RESEARCH & RESOURCES

TDWI Business Intelligence Journal, Volume 13, Number 2

From the Editor

IT and business users often seem to be miles apart when it comes to understanding how to achieve a successful business intelligence project. In this issue we examine ways that these diverse groups can build a bridge over very troubled waters.

Business Intelligence Journal

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IT and business users often seem to be miles apart when it comes to understanding how to achieve a successful business intelligence project. In this issue we examine ways that these diverse groups can build a bridge over very troubled waters.

Jeff Reagan suggests one way to bridge the IT/user gap: virtual prototyping. Reagan explains how this approach can help the project team better align business users and IT while guarding against cost overruns. Prototypes provide a means to validate requirements and design decisions and spot data quality issues, and can do so at a fraction of the time and cost of the traditional physical prototype.

Mark Kromer and Daniel Yu describe another approach that helps a BI team get and keep projects on track. The authors examine how using a proof-of-concept can drive home BI’s business value and win attention and adoption for your BI project from executives and management. The proof of concept will also help solidify requirements and set proper expectations, reducing project delays and rework.

When it comes to BI’s business value, don’t think just of your own enterprise. Alan Eisman suggests that by sharing information with partners in your supply chain—using everything from balanced scorecards to KPIs—you can improve efficiency, reduce inventories, and improve customer delivery. Now that’s value.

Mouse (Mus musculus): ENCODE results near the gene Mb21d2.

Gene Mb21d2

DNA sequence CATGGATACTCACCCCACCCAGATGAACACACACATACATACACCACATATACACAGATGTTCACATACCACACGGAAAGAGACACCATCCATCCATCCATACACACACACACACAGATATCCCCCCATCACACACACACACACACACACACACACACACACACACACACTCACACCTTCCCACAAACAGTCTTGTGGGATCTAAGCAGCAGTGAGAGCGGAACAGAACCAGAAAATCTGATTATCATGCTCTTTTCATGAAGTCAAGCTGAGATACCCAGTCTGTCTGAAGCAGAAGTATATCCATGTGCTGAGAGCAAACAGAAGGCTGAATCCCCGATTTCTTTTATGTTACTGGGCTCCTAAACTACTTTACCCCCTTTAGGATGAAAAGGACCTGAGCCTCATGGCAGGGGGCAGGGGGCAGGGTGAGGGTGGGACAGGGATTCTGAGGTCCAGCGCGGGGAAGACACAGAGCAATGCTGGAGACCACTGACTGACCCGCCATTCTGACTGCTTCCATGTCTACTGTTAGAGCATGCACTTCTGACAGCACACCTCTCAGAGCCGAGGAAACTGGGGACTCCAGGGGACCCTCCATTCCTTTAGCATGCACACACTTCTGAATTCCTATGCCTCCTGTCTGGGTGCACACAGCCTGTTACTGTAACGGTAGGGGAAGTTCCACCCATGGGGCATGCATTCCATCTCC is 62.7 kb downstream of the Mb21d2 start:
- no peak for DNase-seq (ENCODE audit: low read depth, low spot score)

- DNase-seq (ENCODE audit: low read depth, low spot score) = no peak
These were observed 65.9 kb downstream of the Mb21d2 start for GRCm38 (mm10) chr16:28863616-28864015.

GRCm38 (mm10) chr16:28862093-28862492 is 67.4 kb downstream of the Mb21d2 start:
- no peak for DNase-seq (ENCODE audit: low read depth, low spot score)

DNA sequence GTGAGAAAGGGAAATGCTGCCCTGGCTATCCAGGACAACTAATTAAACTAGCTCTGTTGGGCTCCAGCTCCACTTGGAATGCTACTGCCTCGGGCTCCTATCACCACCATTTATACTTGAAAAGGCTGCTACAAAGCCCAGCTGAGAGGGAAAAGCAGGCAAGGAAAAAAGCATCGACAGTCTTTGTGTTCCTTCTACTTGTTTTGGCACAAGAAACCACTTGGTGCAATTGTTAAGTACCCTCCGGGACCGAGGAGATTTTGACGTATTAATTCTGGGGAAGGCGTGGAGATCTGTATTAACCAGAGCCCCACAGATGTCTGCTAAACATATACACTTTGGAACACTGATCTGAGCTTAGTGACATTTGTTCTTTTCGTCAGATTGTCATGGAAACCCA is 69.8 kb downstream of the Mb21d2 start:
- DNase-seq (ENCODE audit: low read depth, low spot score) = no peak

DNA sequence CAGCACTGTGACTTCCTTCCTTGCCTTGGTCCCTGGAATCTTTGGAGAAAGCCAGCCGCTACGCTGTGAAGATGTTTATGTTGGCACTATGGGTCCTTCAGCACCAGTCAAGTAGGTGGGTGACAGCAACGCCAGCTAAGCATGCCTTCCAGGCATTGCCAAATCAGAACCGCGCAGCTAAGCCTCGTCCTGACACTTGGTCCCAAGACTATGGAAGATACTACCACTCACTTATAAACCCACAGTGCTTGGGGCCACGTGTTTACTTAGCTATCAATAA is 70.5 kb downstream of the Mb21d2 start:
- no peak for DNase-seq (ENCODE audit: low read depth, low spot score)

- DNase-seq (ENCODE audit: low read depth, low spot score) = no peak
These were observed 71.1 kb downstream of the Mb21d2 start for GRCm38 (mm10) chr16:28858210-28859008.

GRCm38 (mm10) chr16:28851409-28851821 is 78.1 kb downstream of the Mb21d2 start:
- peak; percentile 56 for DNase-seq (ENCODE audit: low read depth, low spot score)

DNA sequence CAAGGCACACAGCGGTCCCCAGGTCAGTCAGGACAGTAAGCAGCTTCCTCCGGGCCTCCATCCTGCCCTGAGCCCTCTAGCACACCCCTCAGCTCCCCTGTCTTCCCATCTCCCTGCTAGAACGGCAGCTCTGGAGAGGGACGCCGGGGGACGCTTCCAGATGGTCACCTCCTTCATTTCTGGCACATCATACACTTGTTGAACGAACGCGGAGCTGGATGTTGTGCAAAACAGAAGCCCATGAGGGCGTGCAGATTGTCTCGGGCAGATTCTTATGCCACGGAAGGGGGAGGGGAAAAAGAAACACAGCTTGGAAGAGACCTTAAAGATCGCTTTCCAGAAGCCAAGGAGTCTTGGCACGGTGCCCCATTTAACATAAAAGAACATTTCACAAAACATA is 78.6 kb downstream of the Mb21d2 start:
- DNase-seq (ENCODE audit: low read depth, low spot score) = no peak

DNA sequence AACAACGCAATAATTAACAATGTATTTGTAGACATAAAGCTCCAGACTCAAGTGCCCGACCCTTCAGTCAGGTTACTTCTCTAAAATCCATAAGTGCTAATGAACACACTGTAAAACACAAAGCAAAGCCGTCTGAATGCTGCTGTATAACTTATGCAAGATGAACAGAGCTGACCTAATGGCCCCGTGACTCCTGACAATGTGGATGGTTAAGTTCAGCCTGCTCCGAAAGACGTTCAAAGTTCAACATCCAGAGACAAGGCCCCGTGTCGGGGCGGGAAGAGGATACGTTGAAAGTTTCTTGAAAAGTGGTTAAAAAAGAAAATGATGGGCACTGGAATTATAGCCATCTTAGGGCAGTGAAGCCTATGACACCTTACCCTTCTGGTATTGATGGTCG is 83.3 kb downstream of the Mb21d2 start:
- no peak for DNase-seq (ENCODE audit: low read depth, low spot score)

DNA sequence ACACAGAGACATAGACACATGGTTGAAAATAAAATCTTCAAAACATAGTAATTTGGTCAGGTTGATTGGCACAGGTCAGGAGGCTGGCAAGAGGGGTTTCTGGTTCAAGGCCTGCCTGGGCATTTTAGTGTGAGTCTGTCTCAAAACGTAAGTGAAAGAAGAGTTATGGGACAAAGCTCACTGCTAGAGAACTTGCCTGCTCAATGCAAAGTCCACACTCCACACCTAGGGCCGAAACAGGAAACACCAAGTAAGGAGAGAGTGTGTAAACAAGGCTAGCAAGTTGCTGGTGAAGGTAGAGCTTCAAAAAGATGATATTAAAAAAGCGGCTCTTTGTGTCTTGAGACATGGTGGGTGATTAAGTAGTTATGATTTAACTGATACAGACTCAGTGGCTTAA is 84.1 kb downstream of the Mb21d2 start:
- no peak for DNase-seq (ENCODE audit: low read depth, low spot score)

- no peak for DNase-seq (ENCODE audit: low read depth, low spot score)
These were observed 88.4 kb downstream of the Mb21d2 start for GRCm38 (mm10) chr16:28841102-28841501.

Of course, once BI projects take off and return that superior value, business users may begin to take them for granted. Our Experts’ Perspective column suggests how you can install enthusiasm and revitalize interest in BI in just such circumstances. There are many elements that IT needs to align, including investments, resources, business values, and imperatives. As Julianna DeLua discusses, a common data foundation is the only viable way to make this alignment a reality in today’s competitive business environment. Alex Chaves-Sanz and Ihsan Al-Awamy look at another decision for IT and BI users to examine together: whether a BI business suite or a collection of best-of-breed applications is the best approach to satisfying a company’s BI needs.

Also in this issue, senior editor Hugh J. Watson looks at where BI software is headed; our Q&A with TDWI Research analyst Philip Russom digs into his latest report on data governance best practices; and our case study shows how a familiar auto club drove up data quality. We’re always interested in your comments about our publication and specific articles you’ve enjoyed. Please send me your comments and feedback: jpowell@1105media.com.


Download the Business Intelligence Journal, Volume 13, Number 2, as a PDF:

This article originally appeared in the issue of Transforming Data with Intelligence.

About the Author

James E. Powell is the editorial director of the Business Intelligence Journal and BI This Week newsletter.

jpowell@tdwi.org


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